Mizzi (1989) also states that on his last visit to Malta, Baden-Powell said: I see a great change for the better in these boys as compared with the boys of the old days, now, as Scouts, they have interests, hobbies and aims in life and I would like your Scouters to realise that the time and energy which they put into Scouting is not thrown away; they are doing a big national service in giving their boys health of body, mind and spirit. They are thereby giving appreciable help respectively to the Church and Education. (Mizzi, 1989, p179).

Shortly before his death in 1940, Baden-Powell wrote in a final letter to the Islands' Scouts: to congratulate my old friends, the Maltese on the plucky way they have stood up to the infernal bombing of the Italians ... They have the spirit of fearlessness and patience which enables them to face danger with a smile to stick it out to the triumphant finish ...[4]

The Second World War saw similar service from the Maltese Scouts, as they supported the Allied forces throughout the aerial siege of 1940 to 1943. This resulted in The Boy Scouts Association's branch and its members receiving a collective award of the Bronze Cross, "in recognition of their courage and devotion to duty in the face of continuous enemy action in the war for freedom".

The Maltese Boy Scouts Association was then formed in October 1966, right after Malta became an independent nation earlier in 1964. In October 1966, an extraordinary general meeting of The Boy Scouts Association Malta Branch dissolved the branch and the Malta Boy Scouts Association was formed independent from The Scout Association of the United Kingdom. The Association became a member of the Boy Scouts International Conference in December 1966. The Vice-President of the International Conference, Lady Olave Baden-Powell, presented the registration certificate to the Chief Scout of Malta. In the years which followed, the Association changed its name to The Scout Association of Malta (TSAM).

In 1966, the Association became an independent body and a full member of the World Organization of the Scout Movement (WOSM). In 1976 the name of the Association was re-styled as “The Malta Scouts Association”, and by a further amendment of its Policy, Organisation and Rules (P.O.R.) of 31 October 1978, in order to comply with the provisions of Act XXII of 1978 of the Laws of Malta, the name of the Association was established as “THE SCOUT ASSOCIATION”.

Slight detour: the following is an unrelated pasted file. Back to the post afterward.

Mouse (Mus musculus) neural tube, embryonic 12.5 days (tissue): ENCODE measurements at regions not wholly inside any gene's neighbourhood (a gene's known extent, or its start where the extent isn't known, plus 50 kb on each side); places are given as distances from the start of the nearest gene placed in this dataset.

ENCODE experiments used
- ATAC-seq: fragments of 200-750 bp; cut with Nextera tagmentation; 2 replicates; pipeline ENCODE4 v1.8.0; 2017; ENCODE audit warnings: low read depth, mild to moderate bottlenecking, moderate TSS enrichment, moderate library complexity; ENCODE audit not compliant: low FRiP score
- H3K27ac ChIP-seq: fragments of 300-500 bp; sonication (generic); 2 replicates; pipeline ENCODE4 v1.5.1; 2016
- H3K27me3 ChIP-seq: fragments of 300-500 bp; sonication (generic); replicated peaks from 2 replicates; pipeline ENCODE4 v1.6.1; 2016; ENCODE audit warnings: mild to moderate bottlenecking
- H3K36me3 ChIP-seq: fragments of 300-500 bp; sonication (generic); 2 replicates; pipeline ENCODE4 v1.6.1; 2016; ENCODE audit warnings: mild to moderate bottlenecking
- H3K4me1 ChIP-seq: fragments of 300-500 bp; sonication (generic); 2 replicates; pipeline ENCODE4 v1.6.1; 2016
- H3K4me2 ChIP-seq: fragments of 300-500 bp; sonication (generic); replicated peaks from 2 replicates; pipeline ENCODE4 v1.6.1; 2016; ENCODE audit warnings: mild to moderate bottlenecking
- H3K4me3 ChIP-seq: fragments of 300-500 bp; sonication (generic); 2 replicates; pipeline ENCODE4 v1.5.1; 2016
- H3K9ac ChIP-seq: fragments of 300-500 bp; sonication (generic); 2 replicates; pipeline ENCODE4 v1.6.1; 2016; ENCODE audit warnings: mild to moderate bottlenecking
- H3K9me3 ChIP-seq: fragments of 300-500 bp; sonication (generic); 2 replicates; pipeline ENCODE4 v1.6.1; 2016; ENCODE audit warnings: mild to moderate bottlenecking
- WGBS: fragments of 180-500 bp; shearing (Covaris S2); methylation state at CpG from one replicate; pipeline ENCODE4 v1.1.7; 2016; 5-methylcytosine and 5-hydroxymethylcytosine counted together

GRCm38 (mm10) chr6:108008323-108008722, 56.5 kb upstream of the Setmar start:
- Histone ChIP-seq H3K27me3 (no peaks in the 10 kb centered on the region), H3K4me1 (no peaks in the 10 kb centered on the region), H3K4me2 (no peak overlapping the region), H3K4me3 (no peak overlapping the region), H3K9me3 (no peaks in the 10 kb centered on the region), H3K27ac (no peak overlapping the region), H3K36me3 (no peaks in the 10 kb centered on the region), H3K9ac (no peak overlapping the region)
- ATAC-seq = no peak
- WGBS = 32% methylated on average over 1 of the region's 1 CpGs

In 2007, TSAM inaugurated the Beaver section in its training programmes.

Since its foundation, Scouting has been one of the “most active and strongest youth organization on the Island” (“Brief History,” 2012). [5]

TSAM's motto in Maltese is "Kun Lest", translating as Be Prepared in English. The official logo and membership badge of TSAM features the Maltese eight-pointed cross and the Scout fleur-de-lys logo motif.

History of Guiding in MaltaEdit

In 1909, the founder of the Scout Movement, Lord Robert Baden Powell held a rally for all the members of the movement in Crystal Palace, London. He remained undoubtedly impressed by the thousands of boys parading past him. He was even more surprised when a group of girls filed by. When asked who they were, the girls courageously answered “We are the Girl Scouts.”

History doesn’t relate exactly how many ‘girl scouts’ turned up, but they obviously made quite an impression as within months they had their own name and programme. Baden-Powell chose the name Girl Guides after the famous guide corps in India and it did not take long for them to make an impact. By 1910 Baden-Powell’s sister Agnes, had adapted Baden-Powell’s book Scouting for Boys for the Girl Guides’ use, and the Guide Movement was born. The same year, a newly retired Baden-Powell began to devote himself fully to Scouting and Guiding, and it was during a promotional tour that he met and married Olave Soames, who later became the World Chief Guide.

By 1911 and 1912 Girl Guiding and Girl Scouting had been introduced in many countries around the world including Canada, Denmark, Ireland, South Africa, Sweden, Bangladesh, Poland, India and Cyprus to name a few.

Girl Guiding started spreading throughout all the British Commonwealth countries, and so Guiding in Malta began in 1918 for British girls as part of The Guide Association (UK), when companies of British Guides were formed. In 1923, some Maltese girls became Guides and formed a separate division. The two divisions merged in 1938 to form one single body, although there were still some British Guides companies.

As Malta gained independence in 1964, Guiding activities continued to gain strength. In 1966, two years after the independence of Malta, the Malta Girl Guides Association (MGGA) became an associate member of the WAGGGS. The MGGA is the sole national Guiding association of Malta, and it became a member of the World Association of Girl Guides and Girl Scouts (WAGGGS) in 1966.

The MGGA gained full WAGGGS-membership in 1972, and the last groups of British Guides left the island in 1978.[6]

The girls-only association has 1,337 members (as of 2003).

The aim of the association is to "enable young girls and young women to develop good character formation and to discover their potential through an interactive programme giving a positive sense of direction and a world of opportunities as responsible citizens".

The association is divided in four age-groups:

  • Dolphins (ages 5 to 7)
  • Brownies (ages 7 to 10)
  • Guides (ages 10 to 14)
  • Rangers (ages 14 to 18)

The program is divided into eight areas:

  • Environment
  • Skills
  • Culture and Heritage
  • Health
  • Creativity
  • Local & International Guiding
  • Service
  • Mind & Spirit

ReferencesEdit

  1. ^ The Malta Girl Guides Association
  2. ^ The Scout Association of Malta
  3. ^ Baden-Powell Scouts Malta
  4. ^ "History of Scouting in Malta". The Scout Association of Malta. Archived from the original on 2006-11-30. Retrieved 2007-01-08.
  5. ^ Schembri, Amanda (May 2013). The Outside World as a Learning Space: Learning through Scouting. Malta: University of Malta. pp. https://www.um.edu.mt/library/oar/bitstream/handle/123456789/8791/13BED120.pdf?sequence=1&isAllowed=y.
  6. ^ "Interview: 100 Years of Girl Guiding - The Malta Independent". www.independent.com.mt. Retrieved 2019-02-05.